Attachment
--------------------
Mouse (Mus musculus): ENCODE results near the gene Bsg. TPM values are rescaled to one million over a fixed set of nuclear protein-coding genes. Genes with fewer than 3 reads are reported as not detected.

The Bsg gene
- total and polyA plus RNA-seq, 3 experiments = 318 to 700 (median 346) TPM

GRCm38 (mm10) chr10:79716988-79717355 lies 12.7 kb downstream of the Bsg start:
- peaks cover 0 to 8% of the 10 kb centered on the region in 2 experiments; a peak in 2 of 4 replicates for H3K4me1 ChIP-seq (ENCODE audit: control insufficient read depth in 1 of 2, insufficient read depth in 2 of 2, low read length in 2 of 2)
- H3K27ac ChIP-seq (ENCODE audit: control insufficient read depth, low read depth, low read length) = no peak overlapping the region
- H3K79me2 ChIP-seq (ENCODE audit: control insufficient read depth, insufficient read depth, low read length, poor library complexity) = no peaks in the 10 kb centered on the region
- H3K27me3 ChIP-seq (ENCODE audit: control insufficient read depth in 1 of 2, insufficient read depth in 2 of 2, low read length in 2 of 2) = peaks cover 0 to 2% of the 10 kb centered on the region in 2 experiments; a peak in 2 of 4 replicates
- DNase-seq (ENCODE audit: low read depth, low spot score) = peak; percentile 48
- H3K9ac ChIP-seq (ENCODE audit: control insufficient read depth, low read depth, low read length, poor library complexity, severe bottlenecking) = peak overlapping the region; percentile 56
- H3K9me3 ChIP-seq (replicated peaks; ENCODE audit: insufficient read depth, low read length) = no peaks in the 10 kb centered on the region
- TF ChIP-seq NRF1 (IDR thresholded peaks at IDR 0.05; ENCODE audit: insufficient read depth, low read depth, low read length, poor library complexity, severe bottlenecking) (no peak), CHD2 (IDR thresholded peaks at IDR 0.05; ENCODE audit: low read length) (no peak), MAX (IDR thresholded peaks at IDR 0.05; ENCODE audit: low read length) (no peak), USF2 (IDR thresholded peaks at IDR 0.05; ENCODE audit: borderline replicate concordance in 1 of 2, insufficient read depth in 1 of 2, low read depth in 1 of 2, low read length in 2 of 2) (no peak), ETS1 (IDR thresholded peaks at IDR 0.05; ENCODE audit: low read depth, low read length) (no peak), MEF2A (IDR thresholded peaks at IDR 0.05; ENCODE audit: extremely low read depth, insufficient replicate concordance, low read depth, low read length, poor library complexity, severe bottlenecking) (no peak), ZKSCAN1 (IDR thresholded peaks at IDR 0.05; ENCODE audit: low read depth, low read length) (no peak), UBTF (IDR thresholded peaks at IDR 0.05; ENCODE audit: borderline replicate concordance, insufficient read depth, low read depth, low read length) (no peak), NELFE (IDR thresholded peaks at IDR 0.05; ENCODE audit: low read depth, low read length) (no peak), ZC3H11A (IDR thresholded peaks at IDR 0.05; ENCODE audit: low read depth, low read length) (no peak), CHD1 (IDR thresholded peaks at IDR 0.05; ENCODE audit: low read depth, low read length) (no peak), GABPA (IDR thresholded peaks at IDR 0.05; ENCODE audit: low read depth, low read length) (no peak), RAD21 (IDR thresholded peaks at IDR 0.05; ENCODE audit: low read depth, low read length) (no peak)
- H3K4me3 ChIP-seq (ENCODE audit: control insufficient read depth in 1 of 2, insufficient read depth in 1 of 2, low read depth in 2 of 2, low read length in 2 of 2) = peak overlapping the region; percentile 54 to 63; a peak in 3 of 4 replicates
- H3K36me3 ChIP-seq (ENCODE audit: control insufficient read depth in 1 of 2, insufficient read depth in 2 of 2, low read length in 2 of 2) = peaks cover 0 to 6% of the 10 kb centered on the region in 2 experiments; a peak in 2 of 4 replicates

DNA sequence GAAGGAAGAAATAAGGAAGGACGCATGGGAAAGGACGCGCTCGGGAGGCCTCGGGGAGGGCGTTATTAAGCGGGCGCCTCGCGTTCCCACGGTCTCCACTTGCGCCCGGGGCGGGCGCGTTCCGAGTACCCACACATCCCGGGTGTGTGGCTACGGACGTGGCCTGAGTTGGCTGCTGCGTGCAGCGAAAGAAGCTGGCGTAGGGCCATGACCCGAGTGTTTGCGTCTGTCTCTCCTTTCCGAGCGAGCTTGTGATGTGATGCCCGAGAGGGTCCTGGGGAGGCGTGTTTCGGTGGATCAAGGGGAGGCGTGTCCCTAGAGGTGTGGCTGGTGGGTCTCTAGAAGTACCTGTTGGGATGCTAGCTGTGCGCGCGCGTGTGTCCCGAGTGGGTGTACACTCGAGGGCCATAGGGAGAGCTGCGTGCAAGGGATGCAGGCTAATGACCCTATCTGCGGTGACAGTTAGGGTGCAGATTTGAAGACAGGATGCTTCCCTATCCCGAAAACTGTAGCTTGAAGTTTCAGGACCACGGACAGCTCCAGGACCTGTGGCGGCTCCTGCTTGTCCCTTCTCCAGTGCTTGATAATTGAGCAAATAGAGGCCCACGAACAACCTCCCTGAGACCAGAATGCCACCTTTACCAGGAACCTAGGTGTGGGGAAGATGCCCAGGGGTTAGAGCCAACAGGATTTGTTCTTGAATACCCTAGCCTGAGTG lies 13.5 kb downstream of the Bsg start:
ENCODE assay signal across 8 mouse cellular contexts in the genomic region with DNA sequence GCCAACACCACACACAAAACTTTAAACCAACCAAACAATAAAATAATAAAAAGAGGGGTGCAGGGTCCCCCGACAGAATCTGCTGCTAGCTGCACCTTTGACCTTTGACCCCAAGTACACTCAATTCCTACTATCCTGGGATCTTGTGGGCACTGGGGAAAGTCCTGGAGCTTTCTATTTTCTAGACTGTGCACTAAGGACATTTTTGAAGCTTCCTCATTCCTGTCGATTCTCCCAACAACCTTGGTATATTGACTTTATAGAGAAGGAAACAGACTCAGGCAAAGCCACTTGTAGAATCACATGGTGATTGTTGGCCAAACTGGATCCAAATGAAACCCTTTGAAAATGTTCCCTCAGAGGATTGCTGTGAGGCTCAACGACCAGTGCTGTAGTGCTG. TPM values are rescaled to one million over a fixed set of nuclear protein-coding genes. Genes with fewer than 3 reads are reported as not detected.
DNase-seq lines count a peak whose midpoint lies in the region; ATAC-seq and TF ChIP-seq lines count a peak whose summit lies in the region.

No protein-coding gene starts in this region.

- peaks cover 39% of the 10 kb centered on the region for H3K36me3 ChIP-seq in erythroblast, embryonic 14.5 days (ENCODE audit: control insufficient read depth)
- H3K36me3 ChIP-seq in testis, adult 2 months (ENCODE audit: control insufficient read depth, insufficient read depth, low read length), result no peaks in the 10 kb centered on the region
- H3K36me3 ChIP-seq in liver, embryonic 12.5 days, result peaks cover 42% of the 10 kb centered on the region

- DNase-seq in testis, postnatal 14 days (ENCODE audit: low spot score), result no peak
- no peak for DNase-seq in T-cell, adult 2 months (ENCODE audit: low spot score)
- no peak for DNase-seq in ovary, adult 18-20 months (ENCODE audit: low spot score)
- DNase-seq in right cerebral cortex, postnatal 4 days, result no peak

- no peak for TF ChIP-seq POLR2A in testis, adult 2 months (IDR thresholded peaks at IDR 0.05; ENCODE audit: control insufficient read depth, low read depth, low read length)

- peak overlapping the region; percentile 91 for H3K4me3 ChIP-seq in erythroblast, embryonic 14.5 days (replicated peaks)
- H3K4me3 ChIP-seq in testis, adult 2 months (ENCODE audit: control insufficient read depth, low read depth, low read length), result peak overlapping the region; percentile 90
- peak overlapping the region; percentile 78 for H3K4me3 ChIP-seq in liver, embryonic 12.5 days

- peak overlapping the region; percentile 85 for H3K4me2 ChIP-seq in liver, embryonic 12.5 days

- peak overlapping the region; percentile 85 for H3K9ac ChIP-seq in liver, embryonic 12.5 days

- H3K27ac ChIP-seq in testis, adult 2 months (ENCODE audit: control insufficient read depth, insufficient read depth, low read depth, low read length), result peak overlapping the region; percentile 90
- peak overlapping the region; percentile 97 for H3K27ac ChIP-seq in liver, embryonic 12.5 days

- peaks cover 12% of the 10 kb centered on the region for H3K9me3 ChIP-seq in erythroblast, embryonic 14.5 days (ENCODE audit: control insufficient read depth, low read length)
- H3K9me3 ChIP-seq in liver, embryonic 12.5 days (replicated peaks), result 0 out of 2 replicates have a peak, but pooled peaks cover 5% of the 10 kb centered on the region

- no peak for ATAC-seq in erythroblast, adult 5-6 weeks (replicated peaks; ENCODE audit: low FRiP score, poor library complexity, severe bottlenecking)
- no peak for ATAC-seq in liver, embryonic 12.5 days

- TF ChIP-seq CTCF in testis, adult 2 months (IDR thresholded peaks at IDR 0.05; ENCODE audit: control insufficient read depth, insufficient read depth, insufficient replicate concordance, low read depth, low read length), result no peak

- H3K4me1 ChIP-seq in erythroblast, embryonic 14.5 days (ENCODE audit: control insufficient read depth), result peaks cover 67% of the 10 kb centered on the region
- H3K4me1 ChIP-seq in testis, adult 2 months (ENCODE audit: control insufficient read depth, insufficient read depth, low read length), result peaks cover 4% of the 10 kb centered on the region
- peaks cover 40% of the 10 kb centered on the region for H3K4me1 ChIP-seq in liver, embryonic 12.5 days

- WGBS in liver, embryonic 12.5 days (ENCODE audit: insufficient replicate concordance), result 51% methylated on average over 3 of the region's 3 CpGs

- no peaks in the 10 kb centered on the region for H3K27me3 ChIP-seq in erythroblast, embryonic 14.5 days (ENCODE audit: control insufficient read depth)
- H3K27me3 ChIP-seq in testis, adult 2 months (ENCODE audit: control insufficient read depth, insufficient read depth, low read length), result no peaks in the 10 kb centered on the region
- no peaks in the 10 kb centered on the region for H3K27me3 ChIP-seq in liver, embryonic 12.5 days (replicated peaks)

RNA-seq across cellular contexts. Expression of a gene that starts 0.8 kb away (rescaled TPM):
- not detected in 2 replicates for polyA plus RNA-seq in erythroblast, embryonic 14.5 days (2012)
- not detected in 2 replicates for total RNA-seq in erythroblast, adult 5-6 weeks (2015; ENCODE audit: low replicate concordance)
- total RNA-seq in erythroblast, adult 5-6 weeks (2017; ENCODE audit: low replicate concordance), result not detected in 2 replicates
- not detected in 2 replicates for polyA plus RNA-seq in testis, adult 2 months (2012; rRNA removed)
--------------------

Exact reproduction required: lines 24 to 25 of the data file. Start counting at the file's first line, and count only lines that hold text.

- no peak for DNase-seq in ovary, adult 18-20 months (ENCODE audit: low spot score)
- DNase-seq in right cerebral cortex, postnatal 4 days, result no peak